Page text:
HR must prepare for the upturn by forward planning

There is a need to woo talented staff now, ready for the economy’s recovery

The duration of the current economic downturn has even surpassed the
expectations of some of the best economists.

While redundancies and restructuring are commonplace, HR managers failing to
focus on recruitment are risking the long-term future of their companies.

As HR professionals, we know that recruitment is dynamic. We know it cannot
simply be turned on or off according to the economic conditions. We also know
that companies that choose to ignore recruitment risk never recovering from an
economic downturn.

HR will need to convince the board of this strategy – it is certain there
will be screams for a headcount cut when the bottom line begins to falter. And
as the economy limps on, HR managers face a crisis that could make or break the
companies they are working for.

They need to prove to the board that a stagnant recruitment function is part
of a shortsighted strategy, and usually the result of over-reaction to
quarterly results.

The double impact of a global slowdown and the events of September 11, for
example, meant a scythe was swung through hundreds of thousands of jobs across
all sectors. I am not saying the majority of these redundancies were not
needed, but the rashness with which they were executed bore the hallmark of a
knee-jerk reaction.

During this rather ambiguous downturn, some companies are downsizing,
restructuring and recruiting all at the same time. However, even when a company
is not looking to recruit, to ignore the recruitment function during hard times
is to risk the stability and reputation of the company in better times.

It is essential to plan ahead for the upturn, rather than simply manage the
here and now. Specialist recruiters are often the first to be axed, but how can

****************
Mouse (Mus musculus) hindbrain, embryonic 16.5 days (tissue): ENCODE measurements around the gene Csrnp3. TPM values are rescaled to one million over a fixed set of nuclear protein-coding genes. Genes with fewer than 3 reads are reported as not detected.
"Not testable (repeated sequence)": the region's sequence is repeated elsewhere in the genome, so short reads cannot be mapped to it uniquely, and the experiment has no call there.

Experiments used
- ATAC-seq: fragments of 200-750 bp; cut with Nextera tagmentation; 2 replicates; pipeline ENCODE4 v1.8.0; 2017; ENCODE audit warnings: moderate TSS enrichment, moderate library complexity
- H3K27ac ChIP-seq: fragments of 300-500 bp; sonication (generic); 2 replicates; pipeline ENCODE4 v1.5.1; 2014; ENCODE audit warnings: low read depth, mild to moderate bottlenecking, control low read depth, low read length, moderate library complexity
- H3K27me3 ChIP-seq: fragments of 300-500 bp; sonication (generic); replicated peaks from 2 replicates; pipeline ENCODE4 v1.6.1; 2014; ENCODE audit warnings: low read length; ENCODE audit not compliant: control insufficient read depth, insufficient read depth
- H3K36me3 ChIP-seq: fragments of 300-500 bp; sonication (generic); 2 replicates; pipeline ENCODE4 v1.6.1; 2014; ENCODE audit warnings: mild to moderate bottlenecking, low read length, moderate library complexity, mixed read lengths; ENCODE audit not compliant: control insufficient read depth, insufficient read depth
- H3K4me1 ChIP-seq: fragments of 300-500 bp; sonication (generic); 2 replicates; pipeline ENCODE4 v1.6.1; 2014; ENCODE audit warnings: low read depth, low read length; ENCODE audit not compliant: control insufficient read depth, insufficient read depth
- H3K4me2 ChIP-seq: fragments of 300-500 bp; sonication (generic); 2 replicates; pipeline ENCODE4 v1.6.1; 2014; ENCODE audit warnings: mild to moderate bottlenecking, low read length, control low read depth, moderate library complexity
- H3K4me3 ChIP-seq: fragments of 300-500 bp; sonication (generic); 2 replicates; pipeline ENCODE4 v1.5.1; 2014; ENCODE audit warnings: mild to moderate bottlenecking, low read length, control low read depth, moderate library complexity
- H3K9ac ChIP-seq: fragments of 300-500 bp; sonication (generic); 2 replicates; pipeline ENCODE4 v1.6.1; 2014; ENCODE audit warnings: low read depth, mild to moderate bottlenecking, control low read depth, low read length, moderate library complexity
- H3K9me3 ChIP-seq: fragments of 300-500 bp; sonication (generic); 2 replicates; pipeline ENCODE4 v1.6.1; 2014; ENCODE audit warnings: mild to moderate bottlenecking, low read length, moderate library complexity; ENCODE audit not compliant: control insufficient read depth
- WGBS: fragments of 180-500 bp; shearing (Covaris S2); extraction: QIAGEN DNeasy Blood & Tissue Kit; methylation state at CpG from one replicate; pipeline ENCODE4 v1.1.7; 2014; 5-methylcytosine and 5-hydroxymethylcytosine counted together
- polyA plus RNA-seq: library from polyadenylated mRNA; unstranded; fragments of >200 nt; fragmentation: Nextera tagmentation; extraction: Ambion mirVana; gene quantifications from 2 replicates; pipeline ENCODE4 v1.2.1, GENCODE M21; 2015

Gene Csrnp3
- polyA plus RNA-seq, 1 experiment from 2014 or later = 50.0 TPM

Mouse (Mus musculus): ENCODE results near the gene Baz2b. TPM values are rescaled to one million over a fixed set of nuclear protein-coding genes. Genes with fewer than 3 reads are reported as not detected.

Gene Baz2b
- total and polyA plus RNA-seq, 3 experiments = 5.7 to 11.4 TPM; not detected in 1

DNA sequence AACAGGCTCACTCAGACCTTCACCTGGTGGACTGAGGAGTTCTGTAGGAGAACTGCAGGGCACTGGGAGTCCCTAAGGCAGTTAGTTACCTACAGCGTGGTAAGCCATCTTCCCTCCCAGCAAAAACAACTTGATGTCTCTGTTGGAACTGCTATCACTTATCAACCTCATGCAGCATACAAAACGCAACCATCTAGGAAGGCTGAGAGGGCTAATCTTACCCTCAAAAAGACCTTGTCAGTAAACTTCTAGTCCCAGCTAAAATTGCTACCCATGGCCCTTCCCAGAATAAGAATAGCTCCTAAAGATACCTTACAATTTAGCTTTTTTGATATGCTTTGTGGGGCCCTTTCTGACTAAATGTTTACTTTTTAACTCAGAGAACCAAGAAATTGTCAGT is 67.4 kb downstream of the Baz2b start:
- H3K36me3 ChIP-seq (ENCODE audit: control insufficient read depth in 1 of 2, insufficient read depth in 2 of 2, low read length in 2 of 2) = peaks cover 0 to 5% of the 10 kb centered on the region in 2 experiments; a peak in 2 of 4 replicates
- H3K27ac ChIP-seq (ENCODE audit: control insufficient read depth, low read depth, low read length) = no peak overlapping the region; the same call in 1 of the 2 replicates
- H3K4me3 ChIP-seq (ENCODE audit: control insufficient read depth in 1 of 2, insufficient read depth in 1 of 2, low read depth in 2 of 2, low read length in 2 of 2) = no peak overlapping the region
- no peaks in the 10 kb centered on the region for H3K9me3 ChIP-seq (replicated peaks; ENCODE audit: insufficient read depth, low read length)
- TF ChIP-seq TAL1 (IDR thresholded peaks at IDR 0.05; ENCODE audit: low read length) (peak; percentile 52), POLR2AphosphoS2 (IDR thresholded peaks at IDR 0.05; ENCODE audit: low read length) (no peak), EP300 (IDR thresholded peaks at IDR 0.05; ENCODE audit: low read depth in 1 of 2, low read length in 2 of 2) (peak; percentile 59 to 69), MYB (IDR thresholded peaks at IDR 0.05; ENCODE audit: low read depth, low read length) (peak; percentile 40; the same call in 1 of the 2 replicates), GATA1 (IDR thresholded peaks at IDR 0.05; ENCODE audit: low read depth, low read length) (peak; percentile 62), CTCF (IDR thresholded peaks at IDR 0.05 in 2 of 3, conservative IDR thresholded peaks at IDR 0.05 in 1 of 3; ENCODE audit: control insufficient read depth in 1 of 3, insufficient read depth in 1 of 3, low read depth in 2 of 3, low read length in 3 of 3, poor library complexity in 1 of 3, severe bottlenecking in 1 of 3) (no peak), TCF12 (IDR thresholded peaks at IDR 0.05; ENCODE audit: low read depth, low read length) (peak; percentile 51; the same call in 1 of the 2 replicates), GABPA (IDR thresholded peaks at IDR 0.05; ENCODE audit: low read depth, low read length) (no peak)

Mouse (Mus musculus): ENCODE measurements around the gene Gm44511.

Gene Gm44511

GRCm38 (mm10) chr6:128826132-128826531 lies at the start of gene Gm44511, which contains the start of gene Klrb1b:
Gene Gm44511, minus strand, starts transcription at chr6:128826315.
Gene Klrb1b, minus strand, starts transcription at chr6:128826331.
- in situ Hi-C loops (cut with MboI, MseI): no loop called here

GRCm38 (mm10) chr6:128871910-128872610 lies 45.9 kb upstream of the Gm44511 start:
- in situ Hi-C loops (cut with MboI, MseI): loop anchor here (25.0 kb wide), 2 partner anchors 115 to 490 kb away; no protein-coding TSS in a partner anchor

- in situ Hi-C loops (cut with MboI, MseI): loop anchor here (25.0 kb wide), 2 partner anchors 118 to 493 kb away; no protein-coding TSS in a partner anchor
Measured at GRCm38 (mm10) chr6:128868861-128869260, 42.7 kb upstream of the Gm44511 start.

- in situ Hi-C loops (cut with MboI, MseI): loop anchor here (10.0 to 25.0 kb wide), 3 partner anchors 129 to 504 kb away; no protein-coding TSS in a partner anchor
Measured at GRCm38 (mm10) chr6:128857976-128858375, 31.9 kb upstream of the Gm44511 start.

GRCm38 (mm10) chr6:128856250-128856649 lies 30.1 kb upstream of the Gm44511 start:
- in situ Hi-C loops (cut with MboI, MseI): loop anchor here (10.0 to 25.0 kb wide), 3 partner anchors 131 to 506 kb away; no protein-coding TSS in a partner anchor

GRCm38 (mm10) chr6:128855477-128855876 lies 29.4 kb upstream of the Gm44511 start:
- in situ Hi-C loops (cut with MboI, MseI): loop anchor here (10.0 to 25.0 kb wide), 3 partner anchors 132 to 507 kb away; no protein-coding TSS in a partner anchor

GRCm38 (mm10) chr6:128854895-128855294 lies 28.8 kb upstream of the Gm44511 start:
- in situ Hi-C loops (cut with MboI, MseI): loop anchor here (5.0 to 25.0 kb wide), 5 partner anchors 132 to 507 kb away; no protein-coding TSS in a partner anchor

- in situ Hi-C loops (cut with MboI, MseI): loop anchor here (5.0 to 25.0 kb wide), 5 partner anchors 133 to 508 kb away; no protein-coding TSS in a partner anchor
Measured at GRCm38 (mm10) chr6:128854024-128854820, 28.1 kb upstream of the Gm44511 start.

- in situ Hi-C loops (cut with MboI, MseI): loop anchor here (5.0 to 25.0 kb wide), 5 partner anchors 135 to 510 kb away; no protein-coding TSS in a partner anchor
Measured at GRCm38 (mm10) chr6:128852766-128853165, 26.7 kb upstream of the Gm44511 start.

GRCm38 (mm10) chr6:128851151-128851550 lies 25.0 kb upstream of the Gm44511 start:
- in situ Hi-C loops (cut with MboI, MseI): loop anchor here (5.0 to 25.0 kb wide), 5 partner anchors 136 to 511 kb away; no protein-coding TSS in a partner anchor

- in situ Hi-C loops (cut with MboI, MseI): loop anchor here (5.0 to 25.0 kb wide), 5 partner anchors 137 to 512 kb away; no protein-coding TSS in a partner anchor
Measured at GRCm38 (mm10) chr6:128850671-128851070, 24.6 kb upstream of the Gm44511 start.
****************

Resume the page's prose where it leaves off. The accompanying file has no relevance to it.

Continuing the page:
an HR department hope to secure the best candidates without the very employees
who can recruit the right people for the job once that recovery begins?

More importantly, HR also needs a fundamental shift in its thinking. We
could learn a great deal from our counterparts in the sales and marketing
professions. We must adopt a more business-like attitude to recruitment, where
potential candidates are regarded as customers who we need to aggressively
market our company to.

It sounds so simple and, quite frankly, it can be. HR needs to acknowledge
that the downturn won’t last forever, and that we shall soon need to recruit to
fill the gaps. To enable efficient recruitment, it is vital that the HR
department manages its community of candidates during the downturn.

Take graduate recruitment, for example. Something as simple as sending a
congratulations card to a graduate who has just received their results can be
an invaluable gesture from an employer to a potential employee. Experience
tells us that candidates need to be kept ‘warm’ during the recruitment process,
and companies should never be complacent enough to assume that candidates are
not in touch with your competitors.

HR will always need to retain its essential soft skills, but new words can
enter the HR vocabulary. Think customer relationship management; think
marketing; think technology; think speed and accuracy.

A downturn can be used as a fallow recruitment period in which the HR
department could be responsible for promoting the company’s profile and
reputation among potential candidates and competitors. When the economy
eventually picks up, therefore, the company will already be half way to
attracting and recruiting the best candidates.

Now is the time for HR to raise its game to ensure that it acts as the
guardian of the future, rather than the bastion of the past.

Mark Tennant, vice-president of resourcing at Accenture HR Services
(formerly e-peopleserve).

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